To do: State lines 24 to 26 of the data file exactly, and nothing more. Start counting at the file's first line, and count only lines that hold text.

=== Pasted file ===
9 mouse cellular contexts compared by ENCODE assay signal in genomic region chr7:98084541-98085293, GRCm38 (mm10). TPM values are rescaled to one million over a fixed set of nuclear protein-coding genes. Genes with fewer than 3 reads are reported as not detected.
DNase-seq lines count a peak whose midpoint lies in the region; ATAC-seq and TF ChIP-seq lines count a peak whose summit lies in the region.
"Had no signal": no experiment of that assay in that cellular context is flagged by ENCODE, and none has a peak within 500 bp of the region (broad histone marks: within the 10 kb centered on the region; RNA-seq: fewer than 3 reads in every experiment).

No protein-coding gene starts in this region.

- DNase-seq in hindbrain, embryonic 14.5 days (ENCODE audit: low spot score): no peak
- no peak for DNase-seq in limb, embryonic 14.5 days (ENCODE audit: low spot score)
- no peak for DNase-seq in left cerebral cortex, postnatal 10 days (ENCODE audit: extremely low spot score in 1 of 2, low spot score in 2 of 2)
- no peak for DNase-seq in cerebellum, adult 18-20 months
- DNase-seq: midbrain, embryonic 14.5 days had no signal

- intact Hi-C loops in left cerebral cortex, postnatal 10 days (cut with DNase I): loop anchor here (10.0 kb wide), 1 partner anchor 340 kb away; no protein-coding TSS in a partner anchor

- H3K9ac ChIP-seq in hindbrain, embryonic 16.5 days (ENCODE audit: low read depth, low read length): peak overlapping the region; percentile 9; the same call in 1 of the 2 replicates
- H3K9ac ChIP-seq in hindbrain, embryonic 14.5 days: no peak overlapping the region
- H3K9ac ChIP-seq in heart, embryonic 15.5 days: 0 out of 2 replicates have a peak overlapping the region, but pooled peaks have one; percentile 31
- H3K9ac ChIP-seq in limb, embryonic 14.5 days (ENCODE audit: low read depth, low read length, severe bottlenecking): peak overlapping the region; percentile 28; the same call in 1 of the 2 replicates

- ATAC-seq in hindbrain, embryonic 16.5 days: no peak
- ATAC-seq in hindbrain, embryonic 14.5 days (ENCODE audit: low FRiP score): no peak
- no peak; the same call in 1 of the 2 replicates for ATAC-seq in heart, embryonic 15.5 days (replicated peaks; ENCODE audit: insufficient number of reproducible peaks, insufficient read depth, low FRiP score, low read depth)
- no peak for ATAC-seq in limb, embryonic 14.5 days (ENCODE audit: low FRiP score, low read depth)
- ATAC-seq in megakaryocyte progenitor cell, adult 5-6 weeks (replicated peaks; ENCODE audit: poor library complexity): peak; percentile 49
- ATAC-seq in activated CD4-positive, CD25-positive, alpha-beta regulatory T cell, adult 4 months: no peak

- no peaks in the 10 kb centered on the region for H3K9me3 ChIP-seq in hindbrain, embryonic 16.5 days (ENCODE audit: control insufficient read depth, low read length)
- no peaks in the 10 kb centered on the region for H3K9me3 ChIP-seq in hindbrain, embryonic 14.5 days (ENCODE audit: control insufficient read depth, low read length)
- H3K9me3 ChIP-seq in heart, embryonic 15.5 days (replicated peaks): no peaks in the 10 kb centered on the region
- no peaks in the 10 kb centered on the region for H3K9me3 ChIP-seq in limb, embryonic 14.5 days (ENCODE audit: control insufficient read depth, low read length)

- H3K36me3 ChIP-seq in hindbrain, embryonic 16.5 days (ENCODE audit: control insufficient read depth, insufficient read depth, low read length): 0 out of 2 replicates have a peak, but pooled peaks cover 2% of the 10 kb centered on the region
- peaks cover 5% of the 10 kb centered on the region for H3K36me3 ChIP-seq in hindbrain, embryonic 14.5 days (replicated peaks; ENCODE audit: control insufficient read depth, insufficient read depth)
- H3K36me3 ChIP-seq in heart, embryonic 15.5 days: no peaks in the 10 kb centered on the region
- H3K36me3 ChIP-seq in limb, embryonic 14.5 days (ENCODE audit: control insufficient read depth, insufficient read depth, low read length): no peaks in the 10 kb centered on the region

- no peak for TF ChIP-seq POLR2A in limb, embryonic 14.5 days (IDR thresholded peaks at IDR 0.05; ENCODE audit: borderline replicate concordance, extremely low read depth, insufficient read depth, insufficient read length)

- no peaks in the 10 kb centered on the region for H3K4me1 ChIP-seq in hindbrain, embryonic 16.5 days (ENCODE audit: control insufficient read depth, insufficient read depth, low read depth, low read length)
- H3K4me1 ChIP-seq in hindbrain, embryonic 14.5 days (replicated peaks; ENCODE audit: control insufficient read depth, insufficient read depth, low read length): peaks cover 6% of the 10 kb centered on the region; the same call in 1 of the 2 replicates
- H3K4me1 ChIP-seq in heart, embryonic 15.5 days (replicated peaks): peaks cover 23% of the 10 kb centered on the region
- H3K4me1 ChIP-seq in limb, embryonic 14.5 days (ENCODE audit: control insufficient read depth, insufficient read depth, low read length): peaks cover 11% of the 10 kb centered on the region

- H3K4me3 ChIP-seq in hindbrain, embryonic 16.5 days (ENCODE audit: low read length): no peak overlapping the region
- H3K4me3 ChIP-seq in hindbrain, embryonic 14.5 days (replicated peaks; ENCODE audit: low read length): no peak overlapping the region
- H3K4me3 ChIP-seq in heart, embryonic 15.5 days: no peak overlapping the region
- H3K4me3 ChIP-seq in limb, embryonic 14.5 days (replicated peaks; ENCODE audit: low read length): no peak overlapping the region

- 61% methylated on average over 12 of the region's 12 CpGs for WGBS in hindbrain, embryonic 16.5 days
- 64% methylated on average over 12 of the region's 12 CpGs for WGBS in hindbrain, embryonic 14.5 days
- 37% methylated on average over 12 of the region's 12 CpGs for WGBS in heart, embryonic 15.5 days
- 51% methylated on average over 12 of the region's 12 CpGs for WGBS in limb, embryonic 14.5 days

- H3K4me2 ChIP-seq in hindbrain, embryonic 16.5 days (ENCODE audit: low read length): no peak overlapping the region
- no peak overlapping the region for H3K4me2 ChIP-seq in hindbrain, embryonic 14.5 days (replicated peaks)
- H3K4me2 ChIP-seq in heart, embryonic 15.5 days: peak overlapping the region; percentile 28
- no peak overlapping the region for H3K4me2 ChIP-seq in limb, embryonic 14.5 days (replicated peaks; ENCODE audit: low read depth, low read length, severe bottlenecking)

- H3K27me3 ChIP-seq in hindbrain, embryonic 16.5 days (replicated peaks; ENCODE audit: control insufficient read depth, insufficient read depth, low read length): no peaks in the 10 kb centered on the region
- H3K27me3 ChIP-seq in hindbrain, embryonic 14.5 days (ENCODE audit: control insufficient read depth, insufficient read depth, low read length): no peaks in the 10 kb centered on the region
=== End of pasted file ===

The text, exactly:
- no peaks in the 10 kb centered on the region for H3K9me3 ChIP-seq in limb, embryonic 14.5 days (ENCODE audit: control insufficient read depth, low read length)

- H3K36me3 ChIP-seq in hindbrain, embryonic 16.5 days (ENCODE audit: control insufficient read depth, insufficient read depth, low read length): 0 out of 2 replicates have a peak, but pooled peaks cover 2% of the 10 kb centered on the region
- peaks cover 5% of the 10 kb centered on the region for H3K36me3 ChIP-seq in hindbrain, embryonic 14.5 days (replicated peaks; ENCODE audit: control insufficient read depth, insufficient read depth)